Back at the Tidewater Motel, we chat with owner Phil Crossman about the island and its geography. He points to a map of Vinalhaven. “It’s nine miles across from here to here,” he says. “But how many miles of coastline do you think?”

Crossman traces a Vinalhaven map with his finger. The irregular shape reminds me of Mount Desert Island. There are lobes and coves, peninsulas and islands just offshore. There’s a sheltered basin on the island’s western side that he notes is terrific for kayaking. And Browns Head Light on the northwest point is a guiding light for boats in the Fox Islands Thorofare, the channel between Vinalhaven and North Haven islands. The six-foot-four innkeeper explains that he made it a personal goal to walk the entire coast of Vinalhaven in a series of hikes, and it took him three years to complete all sections of the winding, jagged coastline. He logged the mileage, and the final tally was 268 miles.

I’m already island-captivated as we make our way up two stair landings to the top floor and use the key (on a lobster buoy–shaped key chain) to open the door to room 19, the Crow’s Nest. From the harbor-facing room’s small out- door deck, I look downward to see and hear the ocean water streaming past underneath. We’re certainly not adrift at the Tidewater, but I feel the distinct sensation of being on a boat.

Buoy Lessons

This is a lobstering island, and lobster fishermen seem to be everywhere—on the water and zooming past in trucks on island roads. The ferry accommodates cars but we arrived on foot, so we borrow bicycles from the motel to explore a bit further. With a folded map in my pocket, we pedal beyond Main Street and begin to get a little closer to Vinalhaven’s year-round lobstering culture among the coves, wooded trails, and shingled and clapboard houses.

We pedal to Lane’s Island Preserve, owned by the Nature Conservancy, which juts out beyond the harbor. After we park the bikes and follow a path under trees, we come upon picnic tables on a cove and a line of kids who happen to be cartwheeling across the scene. On Round the Mountain Road, we see blackberries and wildflowers in bloom, and we eventually make it to a private pedestrian bridge that crosses Indian Creek at a house with lobster buoys and traps stacked all around. A sign from the owner indicates that it’s okay to use the bridge but advises that cyclists should dismount to cross safely.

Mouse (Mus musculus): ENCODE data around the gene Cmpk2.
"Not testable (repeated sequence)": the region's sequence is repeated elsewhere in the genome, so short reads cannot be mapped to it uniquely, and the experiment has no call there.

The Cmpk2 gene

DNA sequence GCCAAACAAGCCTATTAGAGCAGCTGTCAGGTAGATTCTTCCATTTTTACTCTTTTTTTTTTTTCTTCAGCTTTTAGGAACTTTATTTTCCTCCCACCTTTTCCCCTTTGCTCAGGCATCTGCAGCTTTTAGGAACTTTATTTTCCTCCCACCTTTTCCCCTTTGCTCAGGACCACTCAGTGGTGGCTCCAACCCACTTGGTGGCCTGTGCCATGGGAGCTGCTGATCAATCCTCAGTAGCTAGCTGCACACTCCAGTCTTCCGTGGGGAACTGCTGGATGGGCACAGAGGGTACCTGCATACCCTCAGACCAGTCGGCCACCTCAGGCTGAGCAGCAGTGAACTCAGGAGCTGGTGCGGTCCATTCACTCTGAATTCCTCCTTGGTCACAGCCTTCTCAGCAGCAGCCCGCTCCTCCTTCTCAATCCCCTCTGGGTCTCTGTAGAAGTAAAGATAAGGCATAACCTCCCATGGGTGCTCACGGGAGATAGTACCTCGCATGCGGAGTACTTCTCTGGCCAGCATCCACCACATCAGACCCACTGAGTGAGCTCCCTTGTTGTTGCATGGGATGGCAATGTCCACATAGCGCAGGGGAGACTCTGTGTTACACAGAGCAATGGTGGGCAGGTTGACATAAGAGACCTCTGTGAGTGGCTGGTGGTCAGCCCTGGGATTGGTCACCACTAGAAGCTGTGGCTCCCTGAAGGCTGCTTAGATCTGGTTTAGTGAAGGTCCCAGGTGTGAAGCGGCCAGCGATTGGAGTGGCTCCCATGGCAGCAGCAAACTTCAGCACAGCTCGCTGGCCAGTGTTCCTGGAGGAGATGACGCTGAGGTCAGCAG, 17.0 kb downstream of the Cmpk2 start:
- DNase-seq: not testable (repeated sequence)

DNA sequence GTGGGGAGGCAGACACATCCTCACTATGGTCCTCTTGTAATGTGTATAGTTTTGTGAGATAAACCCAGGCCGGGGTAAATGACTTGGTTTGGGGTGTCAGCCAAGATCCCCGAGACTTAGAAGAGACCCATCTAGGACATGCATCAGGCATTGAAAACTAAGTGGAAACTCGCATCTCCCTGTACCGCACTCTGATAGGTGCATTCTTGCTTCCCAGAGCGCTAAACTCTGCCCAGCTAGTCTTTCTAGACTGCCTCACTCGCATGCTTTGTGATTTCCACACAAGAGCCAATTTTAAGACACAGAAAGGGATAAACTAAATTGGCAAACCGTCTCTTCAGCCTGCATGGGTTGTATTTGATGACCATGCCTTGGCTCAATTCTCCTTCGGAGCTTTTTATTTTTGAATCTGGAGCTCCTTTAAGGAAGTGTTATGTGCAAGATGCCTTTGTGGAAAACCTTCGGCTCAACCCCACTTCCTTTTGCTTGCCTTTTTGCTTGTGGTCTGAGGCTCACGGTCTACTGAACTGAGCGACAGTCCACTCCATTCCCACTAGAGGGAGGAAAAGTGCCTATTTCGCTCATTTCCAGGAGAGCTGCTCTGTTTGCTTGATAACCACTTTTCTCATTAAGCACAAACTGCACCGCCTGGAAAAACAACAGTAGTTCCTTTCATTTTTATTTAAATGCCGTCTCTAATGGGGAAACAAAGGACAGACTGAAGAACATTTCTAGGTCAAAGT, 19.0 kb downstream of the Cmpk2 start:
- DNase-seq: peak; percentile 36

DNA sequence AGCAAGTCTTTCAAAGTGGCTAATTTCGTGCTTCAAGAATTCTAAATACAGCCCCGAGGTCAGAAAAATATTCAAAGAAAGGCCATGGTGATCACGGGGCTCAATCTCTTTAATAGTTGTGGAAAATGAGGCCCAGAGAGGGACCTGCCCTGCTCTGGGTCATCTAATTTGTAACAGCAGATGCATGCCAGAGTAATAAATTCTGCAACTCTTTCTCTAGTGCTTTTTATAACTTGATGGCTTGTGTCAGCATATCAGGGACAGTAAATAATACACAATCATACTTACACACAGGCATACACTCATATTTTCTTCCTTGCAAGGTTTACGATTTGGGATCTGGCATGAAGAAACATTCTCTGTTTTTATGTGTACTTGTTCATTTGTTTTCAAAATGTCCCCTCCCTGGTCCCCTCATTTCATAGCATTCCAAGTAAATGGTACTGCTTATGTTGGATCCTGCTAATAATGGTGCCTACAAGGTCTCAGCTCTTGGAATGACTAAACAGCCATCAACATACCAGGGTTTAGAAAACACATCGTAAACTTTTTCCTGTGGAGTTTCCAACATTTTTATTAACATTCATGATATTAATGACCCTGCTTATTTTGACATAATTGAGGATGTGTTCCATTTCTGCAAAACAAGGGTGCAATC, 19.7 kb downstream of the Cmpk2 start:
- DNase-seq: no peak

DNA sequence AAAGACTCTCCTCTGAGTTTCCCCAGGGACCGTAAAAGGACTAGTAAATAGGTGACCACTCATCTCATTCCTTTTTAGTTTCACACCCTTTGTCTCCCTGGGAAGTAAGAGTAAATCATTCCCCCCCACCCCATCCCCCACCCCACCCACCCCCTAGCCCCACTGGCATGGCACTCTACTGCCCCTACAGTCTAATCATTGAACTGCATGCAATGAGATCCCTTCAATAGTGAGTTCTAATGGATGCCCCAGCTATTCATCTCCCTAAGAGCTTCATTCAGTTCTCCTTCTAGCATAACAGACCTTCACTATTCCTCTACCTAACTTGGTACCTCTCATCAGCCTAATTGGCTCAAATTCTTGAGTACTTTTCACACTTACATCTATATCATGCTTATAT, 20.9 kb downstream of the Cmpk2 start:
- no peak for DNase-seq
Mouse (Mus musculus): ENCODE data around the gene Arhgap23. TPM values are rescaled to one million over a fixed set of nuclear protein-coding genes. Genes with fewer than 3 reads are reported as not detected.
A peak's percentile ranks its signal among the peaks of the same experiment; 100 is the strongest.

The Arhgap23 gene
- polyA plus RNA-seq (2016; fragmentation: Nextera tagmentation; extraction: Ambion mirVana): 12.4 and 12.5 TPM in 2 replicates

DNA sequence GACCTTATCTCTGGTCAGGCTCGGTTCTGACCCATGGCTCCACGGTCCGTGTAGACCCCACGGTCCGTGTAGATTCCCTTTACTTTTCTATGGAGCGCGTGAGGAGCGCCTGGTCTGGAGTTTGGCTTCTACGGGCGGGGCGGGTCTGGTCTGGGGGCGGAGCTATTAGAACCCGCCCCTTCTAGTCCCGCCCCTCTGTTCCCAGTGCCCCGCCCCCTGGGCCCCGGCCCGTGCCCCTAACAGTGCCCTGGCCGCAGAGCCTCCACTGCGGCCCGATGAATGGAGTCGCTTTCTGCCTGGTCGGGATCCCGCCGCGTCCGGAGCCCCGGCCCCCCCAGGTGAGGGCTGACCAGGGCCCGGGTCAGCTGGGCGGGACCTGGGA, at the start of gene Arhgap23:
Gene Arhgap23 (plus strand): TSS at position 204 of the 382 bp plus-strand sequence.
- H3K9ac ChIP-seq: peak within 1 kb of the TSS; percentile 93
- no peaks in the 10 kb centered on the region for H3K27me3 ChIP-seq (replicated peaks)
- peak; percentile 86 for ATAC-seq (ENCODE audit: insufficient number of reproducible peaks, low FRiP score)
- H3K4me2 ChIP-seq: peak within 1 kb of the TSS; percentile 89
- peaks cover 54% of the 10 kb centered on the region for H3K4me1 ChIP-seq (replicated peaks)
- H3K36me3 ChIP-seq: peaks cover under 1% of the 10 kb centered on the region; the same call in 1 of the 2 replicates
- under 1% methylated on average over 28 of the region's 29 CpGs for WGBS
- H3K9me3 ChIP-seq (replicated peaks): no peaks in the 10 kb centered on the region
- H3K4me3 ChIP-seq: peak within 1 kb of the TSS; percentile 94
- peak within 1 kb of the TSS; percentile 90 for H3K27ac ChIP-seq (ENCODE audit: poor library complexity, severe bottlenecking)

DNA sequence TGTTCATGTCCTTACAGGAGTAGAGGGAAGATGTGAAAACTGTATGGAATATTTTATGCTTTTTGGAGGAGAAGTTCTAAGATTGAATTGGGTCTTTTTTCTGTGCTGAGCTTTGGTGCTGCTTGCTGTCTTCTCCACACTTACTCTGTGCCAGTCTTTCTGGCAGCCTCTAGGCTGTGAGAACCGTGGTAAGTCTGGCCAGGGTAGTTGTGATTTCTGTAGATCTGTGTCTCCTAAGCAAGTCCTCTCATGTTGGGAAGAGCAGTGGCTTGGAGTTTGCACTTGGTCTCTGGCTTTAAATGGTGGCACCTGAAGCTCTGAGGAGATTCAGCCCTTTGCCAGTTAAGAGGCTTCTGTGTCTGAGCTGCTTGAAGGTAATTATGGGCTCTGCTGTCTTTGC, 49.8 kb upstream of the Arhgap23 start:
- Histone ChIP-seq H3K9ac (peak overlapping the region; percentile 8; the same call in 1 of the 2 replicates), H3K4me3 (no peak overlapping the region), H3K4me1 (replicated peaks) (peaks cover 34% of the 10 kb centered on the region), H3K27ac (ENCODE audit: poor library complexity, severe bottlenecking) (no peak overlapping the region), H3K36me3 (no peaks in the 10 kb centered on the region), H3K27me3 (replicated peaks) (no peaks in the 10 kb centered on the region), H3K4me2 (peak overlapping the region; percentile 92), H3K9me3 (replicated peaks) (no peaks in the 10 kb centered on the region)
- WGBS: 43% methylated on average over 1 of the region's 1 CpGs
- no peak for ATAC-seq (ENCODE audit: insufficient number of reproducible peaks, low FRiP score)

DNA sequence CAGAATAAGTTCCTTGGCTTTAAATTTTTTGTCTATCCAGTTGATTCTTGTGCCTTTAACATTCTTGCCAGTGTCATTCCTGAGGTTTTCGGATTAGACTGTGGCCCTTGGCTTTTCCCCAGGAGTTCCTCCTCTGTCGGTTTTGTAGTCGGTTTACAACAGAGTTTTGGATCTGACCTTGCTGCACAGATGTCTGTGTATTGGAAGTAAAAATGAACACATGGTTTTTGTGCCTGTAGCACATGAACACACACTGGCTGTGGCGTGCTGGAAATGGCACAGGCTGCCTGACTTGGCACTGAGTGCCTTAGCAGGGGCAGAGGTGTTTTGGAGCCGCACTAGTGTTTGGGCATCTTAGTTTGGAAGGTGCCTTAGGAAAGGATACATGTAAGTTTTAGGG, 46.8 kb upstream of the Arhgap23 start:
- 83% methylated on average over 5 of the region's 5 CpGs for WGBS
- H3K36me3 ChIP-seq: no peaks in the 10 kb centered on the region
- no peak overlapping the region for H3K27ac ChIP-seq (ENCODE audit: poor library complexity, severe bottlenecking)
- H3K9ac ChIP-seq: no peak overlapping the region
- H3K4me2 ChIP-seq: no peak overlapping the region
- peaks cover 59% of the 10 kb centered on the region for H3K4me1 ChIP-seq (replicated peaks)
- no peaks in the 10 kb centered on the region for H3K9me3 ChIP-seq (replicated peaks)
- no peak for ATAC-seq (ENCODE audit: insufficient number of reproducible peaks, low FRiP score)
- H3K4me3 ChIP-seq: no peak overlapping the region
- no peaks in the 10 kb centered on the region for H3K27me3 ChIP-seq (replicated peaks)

At Zach’s Shack on Old Harbor Road, we meet a couple of young entrepreneurs. The shop specializes wooden buoys and birdhouses, fanciful wooden sea creatures, books, toys, and other hand- made and Maine-crafted items. I realize this is the source of the hand-painted mini-buoy keychains from the motel. The shop’s namesake is here: Zach Sanborn is a teenager with Down syndrome who paints many of the items and does other crafts, fishes on lobster boats, and competes in Special Olympics Maine for swimming. Zach’s sister, Jess Sanborn, is also at work inside and explains that they grew up visiting Vinalhaven with their family. From Dresden, their parents started fixing up a cottage on the property about 30 years ago, and after Zach found success selling seashells one summer, the family decided to retool a roadside shed on the property to create the shop, which opened in 2015. Their father, Stephen Sanborn, is a woodworker and had been building birdhouses with Zach, typically with old license plates as the metal roofs. The birdhouses are a big seller. And the family does custom work, including buoy “garlands” for the holidays, painted to order.